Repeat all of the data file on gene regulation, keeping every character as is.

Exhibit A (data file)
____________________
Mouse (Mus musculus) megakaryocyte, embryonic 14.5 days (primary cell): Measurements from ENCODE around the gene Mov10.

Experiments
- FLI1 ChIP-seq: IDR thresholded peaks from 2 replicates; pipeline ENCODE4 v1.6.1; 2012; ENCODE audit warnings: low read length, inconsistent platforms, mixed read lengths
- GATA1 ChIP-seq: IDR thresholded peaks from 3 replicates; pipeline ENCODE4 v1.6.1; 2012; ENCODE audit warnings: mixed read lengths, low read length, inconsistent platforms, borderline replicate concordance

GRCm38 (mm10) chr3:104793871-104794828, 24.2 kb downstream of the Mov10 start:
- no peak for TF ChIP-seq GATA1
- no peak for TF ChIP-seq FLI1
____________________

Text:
Mouse (Mus musculus) megakaryocyte, embryonic 14.5 days (primary cell): Measurements from ENCODE around the gene Mov10.

Experiments
- FLI1 ChIP-seq: IDR thresholded peaks from 2 replicates; pipeline ENCODE4 v1.6.1; 2012; ENCODE audit warnings: low read length, inconsistent platforms, mixed read lengths
- GATA1 ChIP-seq: IDR thresholded peaks from 3 replicates; pipeline ENCODE4 v1.6.1; 2012; ENCODE audit warnings: mixed read lengths, low read length, inconsistent platforms, borderline replicate concordance

GRCm38 (mm10) chr3:104793871-104794828, 24.2 kb downstream of the Mov10 start:
- no peak for TF ChIP-seq GATA1
- no peak for TF ChIP-seq FLI1